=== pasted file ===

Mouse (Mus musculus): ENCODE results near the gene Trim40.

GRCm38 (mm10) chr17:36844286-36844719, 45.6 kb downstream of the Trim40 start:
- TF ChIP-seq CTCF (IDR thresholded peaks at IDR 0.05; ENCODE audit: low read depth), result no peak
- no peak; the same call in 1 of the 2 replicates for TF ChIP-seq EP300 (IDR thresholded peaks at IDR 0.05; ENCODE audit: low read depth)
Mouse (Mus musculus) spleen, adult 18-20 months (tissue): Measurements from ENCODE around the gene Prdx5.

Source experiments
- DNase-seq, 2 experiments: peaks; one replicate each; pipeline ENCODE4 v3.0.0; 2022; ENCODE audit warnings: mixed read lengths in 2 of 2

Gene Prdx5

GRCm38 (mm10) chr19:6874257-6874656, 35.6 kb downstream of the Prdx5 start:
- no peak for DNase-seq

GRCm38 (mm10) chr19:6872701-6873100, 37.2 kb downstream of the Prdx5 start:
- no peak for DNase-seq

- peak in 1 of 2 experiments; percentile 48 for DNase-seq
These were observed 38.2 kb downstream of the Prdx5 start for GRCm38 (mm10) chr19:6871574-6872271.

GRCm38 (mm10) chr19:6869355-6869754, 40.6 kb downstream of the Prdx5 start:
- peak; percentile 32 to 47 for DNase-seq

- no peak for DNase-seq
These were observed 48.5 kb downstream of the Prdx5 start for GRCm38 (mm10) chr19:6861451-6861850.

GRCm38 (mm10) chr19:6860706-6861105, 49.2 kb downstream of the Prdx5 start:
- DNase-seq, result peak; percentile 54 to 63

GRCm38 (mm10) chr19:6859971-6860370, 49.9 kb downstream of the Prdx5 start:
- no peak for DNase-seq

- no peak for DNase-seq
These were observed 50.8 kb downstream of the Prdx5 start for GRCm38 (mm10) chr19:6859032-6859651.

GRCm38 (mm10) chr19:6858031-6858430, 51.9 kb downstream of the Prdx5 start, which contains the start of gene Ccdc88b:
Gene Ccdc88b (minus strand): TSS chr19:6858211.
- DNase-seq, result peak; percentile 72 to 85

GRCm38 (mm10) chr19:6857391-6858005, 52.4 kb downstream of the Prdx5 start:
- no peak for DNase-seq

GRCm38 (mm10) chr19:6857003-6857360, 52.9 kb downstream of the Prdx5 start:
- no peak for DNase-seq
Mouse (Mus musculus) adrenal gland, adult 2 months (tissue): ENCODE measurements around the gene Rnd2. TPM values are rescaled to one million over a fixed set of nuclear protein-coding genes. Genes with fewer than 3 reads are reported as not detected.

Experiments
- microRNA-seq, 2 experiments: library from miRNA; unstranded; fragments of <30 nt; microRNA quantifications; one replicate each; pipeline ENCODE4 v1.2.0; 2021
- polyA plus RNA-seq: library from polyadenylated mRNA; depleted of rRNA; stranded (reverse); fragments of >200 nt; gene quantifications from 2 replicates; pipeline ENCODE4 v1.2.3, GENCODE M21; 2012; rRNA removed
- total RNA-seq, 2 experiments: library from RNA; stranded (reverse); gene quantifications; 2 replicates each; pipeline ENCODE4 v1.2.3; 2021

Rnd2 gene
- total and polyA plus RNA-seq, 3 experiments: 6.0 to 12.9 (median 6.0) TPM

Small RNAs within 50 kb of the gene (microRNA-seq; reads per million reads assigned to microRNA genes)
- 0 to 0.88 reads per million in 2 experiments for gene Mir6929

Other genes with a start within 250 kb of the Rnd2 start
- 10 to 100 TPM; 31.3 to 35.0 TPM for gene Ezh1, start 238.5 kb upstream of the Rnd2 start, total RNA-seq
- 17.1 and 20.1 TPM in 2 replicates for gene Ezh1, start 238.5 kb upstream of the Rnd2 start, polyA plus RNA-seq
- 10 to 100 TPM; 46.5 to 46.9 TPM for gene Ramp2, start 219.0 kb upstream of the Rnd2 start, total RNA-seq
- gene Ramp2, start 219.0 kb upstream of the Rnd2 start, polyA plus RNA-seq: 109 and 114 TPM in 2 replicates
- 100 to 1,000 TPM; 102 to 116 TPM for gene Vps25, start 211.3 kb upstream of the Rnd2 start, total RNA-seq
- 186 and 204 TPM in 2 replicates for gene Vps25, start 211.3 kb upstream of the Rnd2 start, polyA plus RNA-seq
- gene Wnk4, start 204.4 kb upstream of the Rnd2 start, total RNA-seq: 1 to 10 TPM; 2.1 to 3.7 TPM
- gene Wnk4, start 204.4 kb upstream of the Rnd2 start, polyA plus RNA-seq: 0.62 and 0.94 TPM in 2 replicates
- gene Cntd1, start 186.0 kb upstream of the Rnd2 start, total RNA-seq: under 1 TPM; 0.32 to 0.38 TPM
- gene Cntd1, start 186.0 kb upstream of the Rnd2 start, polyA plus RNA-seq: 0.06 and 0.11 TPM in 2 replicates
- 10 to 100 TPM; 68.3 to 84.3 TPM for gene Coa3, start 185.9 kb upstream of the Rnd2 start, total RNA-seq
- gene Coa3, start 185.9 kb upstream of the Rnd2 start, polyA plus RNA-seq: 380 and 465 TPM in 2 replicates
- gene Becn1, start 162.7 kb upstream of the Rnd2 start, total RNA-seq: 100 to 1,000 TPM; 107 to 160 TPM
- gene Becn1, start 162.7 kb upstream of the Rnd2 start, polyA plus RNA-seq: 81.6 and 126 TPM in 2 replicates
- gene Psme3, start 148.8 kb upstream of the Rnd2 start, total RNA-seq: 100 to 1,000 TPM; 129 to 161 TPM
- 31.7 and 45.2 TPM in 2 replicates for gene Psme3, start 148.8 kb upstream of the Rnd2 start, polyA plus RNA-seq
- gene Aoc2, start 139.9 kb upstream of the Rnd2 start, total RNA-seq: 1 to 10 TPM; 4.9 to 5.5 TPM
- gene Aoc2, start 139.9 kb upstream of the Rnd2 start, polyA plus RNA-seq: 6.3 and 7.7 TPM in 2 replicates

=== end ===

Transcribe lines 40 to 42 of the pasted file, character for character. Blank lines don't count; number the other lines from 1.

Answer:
- 0 to 0.88 reads per million in 2 experiments for gene Mir6929

Other genes with a start within 250 kb of the Rnd2 start
- 10 to 100 TPM; 31.3 to 35.0 TPM for gene Ezh1, start 238.5 kb upstream of the Rnd2 start, total RNA-seq